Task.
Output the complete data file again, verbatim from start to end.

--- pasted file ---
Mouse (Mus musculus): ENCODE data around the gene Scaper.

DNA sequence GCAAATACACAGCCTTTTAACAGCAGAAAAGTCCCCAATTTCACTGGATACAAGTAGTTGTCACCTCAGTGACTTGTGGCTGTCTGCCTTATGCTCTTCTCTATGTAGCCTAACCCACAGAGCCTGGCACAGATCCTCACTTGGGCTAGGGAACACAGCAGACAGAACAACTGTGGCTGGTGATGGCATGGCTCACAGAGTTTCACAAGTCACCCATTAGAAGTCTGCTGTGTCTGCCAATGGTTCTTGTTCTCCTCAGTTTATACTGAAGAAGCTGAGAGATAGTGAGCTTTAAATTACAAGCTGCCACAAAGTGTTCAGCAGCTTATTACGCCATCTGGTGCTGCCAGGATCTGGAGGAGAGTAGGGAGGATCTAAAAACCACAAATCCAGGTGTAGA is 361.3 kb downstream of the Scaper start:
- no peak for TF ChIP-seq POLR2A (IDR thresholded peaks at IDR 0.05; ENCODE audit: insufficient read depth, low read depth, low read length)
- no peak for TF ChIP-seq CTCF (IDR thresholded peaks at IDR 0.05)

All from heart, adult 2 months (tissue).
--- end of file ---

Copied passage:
Mouse (Mus musculus): ENCODE data around the gene Scaper.

DNA sequence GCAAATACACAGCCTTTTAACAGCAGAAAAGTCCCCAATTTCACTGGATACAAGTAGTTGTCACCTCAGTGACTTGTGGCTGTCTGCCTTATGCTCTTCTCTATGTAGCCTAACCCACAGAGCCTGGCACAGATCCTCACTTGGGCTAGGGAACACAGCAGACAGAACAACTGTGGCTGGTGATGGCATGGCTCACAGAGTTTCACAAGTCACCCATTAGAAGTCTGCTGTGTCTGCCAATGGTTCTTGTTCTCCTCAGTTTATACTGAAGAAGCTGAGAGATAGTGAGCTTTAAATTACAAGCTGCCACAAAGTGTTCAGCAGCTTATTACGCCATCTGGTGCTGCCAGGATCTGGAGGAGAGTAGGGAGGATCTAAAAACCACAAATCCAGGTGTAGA is 361.3 kb downstream of the Scaper start:
- no peak for TF ChIP-seq POLR2A (IDR thresholded peaks at IDR 0.05; ENCODE audit: insufficient read depth, low read depth, low read length)
- no peak for TF ChIP-seq CTCF (IDR thresholded peaks at IDR 0.05)

All from heart, adult 2 months (tissue).